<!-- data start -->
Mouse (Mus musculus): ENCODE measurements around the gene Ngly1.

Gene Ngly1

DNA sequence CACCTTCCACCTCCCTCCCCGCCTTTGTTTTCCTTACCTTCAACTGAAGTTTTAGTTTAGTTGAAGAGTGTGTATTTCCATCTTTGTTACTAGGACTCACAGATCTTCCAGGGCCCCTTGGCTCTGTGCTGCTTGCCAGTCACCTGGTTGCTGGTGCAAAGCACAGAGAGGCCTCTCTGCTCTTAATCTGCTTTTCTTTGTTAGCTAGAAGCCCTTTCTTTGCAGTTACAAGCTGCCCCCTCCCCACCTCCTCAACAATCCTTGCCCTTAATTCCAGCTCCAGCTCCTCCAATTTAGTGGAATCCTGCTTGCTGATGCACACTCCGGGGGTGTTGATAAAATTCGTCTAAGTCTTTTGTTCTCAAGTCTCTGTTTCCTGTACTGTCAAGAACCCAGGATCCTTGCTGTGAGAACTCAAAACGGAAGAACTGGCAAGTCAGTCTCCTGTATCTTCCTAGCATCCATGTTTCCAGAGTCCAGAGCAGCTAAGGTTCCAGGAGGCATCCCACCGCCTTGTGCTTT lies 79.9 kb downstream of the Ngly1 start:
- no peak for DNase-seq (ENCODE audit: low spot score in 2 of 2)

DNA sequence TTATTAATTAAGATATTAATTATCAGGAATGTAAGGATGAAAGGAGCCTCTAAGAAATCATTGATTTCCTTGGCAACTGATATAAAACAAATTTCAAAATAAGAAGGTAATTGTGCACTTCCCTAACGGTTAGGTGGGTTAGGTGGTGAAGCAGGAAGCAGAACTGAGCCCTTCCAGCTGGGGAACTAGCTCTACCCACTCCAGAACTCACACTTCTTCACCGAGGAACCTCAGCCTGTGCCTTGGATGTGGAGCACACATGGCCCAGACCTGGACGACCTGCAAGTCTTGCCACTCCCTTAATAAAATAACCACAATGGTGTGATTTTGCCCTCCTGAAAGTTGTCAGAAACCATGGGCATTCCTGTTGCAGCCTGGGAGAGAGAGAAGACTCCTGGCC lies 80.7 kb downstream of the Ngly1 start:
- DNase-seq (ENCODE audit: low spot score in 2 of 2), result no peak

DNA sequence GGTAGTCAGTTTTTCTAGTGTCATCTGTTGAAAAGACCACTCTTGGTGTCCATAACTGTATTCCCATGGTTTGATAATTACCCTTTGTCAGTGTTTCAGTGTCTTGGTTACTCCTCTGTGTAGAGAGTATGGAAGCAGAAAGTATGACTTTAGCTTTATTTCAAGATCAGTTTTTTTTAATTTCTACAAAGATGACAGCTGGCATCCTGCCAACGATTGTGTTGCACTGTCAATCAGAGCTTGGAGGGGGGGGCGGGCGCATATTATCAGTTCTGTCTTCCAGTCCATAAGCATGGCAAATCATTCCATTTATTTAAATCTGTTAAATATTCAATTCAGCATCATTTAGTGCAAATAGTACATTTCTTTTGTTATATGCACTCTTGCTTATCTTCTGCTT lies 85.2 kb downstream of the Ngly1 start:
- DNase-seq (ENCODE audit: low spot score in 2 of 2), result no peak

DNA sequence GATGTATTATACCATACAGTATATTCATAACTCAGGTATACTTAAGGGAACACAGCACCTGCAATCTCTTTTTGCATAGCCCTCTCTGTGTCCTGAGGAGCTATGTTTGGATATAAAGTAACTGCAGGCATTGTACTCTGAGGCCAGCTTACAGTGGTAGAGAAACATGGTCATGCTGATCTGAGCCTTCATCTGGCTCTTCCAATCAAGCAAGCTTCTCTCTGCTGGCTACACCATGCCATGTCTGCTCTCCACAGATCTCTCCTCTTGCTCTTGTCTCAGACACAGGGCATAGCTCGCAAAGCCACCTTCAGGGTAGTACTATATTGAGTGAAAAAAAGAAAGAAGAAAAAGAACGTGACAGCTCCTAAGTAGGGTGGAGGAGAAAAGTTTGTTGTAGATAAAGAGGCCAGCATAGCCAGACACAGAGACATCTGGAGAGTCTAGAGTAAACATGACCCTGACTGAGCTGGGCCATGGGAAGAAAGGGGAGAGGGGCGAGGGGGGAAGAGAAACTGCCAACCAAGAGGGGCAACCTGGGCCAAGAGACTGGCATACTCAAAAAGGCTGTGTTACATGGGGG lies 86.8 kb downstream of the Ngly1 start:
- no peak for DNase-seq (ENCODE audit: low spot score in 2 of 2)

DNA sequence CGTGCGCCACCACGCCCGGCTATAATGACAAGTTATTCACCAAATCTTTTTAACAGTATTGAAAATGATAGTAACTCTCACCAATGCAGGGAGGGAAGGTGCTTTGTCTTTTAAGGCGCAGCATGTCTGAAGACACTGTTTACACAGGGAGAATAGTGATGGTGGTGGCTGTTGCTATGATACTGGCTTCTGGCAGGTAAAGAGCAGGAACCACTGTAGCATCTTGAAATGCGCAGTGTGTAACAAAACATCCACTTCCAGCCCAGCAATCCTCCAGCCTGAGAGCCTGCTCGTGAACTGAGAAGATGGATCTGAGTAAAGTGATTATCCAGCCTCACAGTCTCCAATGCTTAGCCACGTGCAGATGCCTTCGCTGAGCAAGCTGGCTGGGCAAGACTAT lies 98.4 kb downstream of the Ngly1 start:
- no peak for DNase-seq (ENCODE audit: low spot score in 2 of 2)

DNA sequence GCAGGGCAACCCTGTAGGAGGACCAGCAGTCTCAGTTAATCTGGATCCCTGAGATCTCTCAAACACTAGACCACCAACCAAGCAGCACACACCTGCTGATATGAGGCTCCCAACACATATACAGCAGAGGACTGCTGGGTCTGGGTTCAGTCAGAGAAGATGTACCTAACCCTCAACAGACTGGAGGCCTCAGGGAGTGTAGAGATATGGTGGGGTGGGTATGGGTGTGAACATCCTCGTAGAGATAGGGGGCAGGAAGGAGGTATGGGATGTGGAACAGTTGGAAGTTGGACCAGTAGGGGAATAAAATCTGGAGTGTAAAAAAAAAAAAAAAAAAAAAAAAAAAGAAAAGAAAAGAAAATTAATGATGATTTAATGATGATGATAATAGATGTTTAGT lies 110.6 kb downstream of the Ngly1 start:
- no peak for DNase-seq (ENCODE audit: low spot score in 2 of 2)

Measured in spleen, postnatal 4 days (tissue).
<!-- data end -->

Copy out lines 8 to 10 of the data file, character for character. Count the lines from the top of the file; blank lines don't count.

- DNase-seq (ENCODE audit: low spot score in 2 of 2), result no peak

DNA sequence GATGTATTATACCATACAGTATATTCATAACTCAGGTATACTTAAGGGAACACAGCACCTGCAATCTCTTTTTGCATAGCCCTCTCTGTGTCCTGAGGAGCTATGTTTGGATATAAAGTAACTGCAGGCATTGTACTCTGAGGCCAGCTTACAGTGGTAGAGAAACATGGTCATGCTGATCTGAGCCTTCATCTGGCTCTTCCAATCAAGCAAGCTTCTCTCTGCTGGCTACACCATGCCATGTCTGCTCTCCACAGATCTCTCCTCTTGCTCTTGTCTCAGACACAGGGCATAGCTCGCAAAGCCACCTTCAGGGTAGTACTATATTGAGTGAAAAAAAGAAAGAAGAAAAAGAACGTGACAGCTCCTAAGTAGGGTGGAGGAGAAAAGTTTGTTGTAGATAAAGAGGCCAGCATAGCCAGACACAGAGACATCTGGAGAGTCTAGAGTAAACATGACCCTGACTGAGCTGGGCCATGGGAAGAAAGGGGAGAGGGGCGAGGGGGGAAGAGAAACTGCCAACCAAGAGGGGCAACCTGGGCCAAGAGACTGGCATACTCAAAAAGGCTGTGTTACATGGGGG lies 86.8 kb downstream of the Ngly1 start:
- no peak for DNase-seq (ENCODE audit: low spot score in 2 of 2)